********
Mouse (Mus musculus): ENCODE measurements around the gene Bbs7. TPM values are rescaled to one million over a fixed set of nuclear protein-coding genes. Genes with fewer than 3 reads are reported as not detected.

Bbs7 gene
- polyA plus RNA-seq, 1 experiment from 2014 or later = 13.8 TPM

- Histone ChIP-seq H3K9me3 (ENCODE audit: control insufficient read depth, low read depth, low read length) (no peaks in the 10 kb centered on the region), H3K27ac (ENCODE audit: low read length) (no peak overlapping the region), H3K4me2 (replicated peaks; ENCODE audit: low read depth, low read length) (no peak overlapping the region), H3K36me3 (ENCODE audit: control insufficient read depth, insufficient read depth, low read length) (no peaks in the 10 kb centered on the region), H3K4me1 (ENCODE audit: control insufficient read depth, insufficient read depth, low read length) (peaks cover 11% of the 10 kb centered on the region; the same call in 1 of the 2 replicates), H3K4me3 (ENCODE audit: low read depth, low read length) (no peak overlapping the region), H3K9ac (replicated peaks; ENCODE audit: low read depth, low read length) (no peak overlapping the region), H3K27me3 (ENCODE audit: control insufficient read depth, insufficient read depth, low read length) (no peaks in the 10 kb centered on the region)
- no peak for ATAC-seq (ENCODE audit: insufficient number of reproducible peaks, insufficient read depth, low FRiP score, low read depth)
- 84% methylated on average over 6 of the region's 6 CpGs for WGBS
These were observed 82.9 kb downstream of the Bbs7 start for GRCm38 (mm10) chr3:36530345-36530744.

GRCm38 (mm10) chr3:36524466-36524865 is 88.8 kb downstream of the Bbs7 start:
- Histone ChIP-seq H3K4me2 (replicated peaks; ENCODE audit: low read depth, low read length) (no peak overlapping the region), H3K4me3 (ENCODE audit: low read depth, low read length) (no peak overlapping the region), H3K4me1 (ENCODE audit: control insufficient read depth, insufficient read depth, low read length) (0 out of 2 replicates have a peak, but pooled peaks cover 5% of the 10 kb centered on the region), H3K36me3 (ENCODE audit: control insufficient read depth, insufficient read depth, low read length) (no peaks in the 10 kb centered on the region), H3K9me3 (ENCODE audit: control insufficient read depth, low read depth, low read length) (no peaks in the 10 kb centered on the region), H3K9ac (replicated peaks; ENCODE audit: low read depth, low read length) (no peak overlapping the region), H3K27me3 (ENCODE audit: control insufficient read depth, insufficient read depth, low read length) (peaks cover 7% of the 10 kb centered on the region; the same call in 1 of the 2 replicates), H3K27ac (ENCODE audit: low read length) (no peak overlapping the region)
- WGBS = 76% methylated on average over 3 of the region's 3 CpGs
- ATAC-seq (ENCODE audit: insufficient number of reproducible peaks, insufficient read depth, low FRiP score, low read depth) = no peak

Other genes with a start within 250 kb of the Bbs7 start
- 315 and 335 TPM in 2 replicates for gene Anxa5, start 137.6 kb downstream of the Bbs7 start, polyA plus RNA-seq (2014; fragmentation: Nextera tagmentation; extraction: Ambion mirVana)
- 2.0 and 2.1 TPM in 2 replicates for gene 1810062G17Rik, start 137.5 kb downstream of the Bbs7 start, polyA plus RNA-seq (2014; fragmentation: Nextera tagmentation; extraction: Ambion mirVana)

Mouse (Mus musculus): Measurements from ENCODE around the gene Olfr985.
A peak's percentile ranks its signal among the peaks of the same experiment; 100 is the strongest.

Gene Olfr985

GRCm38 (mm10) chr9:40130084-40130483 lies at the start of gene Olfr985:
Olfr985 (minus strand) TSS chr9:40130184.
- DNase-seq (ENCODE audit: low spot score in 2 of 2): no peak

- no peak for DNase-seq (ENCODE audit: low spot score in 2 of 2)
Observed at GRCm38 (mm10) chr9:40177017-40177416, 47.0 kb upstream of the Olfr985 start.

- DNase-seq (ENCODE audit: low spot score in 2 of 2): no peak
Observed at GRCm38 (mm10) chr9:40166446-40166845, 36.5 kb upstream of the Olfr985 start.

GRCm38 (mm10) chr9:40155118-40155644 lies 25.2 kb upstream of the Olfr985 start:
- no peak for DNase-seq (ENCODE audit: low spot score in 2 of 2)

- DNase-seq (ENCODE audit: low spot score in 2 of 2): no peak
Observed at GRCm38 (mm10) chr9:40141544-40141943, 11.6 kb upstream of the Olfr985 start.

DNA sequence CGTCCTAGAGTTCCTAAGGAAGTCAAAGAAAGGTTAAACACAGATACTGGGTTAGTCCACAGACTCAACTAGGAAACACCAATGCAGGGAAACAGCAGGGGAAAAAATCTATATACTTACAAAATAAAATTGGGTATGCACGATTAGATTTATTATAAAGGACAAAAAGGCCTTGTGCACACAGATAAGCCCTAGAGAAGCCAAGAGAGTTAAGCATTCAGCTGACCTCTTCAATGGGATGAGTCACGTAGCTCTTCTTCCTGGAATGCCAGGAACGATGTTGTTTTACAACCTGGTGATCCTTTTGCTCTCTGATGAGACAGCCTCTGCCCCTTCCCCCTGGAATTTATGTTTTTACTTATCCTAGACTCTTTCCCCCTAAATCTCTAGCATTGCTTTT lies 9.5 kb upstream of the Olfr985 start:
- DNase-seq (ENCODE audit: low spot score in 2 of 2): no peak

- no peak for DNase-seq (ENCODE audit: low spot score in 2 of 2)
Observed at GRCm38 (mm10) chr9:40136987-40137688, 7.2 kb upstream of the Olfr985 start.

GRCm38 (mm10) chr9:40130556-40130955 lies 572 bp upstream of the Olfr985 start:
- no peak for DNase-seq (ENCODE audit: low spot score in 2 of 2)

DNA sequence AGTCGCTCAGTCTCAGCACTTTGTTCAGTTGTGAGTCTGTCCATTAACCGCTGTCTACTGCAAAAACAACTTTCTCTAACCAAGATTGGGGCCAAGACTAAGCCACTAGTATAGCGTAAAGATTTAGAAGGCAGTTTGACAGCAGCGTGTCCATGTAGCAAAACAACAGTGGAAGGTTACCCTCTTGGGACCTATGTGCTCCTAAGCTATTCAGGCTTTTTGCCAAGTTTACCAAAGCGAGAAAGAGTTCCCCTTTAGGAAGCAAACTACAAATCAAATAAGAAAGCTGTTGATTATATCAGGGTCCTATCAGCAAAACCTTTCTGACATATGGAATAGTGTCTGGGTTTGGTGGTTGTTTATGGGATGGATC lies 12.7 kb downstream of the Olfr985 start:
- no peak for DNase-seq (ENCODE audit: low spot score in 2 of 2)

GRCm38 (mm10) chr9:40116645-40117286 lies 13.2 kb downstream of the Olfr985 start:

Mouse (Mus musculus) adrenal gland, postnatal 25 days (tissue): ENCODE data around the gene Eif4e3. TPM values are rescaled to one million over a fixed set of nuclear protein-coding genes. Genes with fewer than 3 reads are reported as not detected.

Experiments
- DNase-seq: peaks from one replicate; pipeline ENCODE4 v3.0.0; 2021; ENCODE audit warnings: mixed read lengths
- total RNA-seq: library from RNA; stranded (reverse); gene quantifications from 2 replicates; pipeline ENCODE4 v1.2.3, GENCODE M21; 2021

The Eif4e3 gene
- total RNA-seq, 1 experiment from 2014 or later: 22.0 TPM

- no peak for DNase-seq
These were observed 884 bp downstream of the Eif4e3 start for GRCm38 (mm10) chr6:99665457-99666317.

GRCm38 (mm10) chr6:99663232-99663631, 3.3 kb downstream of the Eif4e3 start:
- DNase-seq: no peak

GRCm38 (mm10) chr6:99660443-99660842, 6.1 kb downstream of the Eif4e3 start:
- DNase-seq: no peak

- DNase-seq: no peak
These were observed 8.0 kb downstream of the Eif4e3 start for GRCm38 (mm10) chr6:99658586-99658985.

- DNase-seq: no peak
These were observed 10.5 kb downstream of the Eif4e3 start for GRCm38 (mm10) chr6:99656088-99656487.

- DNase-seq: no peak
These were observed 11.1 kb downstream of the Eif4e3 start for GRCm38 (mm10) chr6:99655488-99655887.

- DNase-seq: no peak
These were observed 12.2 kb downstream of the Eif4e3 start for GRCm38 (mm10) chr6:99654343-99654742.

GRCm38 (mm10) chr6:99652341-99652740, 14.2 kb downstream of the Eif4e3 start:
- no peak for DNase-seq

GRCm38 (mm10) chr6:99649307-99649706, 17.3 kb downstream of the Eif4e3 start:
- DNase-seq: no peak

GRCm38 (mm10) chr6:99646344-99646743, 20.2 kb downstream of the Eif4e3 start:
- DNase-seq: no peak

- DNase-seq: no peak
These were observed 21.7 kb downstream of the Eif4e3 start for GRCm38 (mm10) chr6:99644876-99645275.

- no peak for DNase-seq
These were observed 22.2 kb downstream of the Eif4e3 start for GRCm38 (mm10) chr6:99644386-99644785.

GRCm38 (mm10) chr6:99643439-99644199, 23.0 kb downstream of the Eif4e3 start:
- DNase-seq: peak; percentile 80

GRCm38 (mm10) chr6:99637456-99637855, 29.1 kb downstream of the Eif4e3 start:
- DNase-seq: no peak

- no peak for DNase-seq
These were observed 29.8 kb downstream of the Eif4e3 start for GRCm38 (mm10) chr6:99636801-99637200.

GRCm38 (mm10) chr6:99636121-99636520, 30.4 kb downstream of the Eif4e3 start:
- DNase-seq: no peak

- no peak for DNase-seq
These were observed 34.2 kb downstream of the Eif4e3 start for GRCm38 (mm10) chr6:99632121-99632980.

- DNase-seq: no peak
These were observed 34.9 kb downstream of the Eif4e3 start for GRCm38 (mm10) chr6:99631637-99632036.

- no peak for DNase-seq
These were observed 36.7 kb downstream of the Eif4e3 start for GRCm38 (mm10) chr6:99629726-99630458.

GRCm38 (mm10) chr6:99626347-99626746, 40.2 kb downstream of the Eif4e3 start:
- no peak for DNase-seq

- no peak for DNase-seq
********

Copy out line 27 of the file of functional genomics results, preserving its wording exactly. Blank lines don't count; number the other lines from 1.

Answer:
- DNase-seq (ENCODE audit: low spot score in 2 of 2): no peak